If you are interested in writing books for children, you will want to know how to write children’s characters or characters that children will love to read about and aspire to be like. However, if you are writing a book with children’s characters, you will want to take it as seriously as drawing adult characters.
Here are some tips to help you write believable children’s characters.
Firstly, you will want to determine the age group that your child’s character is. This aspect is equally crucial for writing a book exclusively for children – in which case, you will want to research the age group you are writing for.
This way, you will ensure that you write a good children’s book that has all the elements of the respective genre. Once you have the draft ready, you will want to know how to self-publish a children’s book.
Nonetheless, when it comes to writing or drawing children’s characters for your book, you will want to decide on which age group they belong to and then proceed to do extensive research about their age group regarding behavior, thought process, how they act, and how they speak.
You see- children behave differently in different age groups. For instance, a one-year-old will never act and speak in a way a five-year-old does. Children of different ages behave, speak, and respond differently.
So, research is absolutely mandatory if you want to draw believable characters. The last thing that you will want to do is to have a seven-year-old in your novel understand an adult situation or speak like a thirty-year-old.
A one-year-old will throw a tantrum if they cannot communicate what they want. On the other hand, a five-year-old will try to negotiate with you before resorting to a tantrum. Children aren’t like adults who will go to the extent of thinking before they speak.
Treat Your Character as a Person
You will want to treat your child’s character like a real child. They should be young and inexperienced. Each child is different. Sometimes the cutest ones are naïve. While creating child characters, you will want to use the same process as adult characters.
You will want to give the children characters strengths, flaws, motivation, and backstories – just like you would with any other character in your stories. If you have ever been around kids, you might already know that they are full of personality.
Of course, you don’t have to be overly detailed with your younger characters. As they are children characters, they are just starting out in life and have smaller goals as compared to adult characters.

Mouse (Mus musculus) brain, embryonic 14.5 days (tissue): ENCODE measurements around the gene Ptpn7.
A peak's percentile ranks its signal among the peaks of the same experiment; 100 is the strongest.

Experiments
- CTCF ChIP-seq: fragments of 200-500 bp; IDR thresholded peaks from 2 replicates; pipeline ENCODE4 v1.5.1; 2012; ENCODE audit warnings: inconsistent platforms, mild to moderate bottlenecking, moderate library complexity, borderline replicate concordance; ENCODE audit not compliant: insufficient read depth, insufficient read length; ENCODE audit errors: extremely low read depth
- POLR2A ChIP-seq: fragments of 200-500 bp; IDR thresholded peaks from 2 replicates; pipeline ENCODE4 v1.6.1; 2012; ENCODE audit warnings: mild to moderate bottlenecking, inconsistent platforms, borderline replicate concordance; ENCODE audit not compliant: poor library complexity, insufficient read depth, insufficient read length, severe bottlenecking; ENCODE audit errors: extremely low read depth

The goals of your children’s characters should be as simple as going out to the park or getting a new toy. These smaller things in life are usually a big deal for children. Also, your children’s characters won’t have as much of a backstory as your adult characters because the children’s characters have only experienced this tiny bit of life.
Nonetheless, while drawing their characters, you will want to point out certain things, such as their fears and the things they love. Suppose your child’s character is afraid of the dark – you will want to portray why they are afraid of the dark.
Do they love Disney movies? If yes, then which one and why. Are your children’s characters raised by either parents, one parent, or a guardian? Were they neglected, or were they well-taken care of? It is important for you as a writer to know their backstory.
You might want to use a mind map to draw the details of your characters and determine how they are different from one another. Even if the children characters in your book aren’t the main character, you will want to have them fully developed so that you can write about them with consistency throughout your book.
Children Reflect Adults & their Surroundings
Many people have the misconception that kids do what they are told to do. The truth is that children reflect the adults around them. You might have heard it before – monkeys do what they see other monkeys do.
Simply put – kids learn how to behave from what they are exposed to from what is acceptable. They act according to how the adults around them act. Children also learn to speak by repeating what they hear adults talk about.
That said, the adults that your child’s characters are around – or look up to – will likely have a greater influence on them than anyone else. Children also learn via experimenting. We all are born with the natural instinct to interpret emotions and expressions.
Because of this natural instinct – a child will learn that breaking things is bad because, evidently, to them – the parent got upset about it. They also learn that being gentle with the family pet is a good thing because it makes everyone around them happy.
Children are more likely to learn from their mistakes when there isn’t an adult around to give them positive or negative reinforcement. You will want to keep in mind the impact of the children’s surroundings on them while drawing their characters.
Aim at a Natural Balance
When drawing your children’s characters, you will want to refrain from drawing them overly wise or as dumb as a rock. For instance – no three-year-old would return home from kindergarten one day and exclaim with a sigh how they wish that there was no evil in the world.
This is certainly an adult thing to do. Children aren’t mystical wise beings – though they have a different way of viewing the world. On the other hand, if you are ever going to get around a child – you will see that they are essentially smart.
Just because they cannot communicate efficiently doesn’t mean they are dumb. When drawing children’s characters, you will want to make them as realistic as possible, which brings us to the importance of conducting research and even hanging out with kids of the age group you want to write about.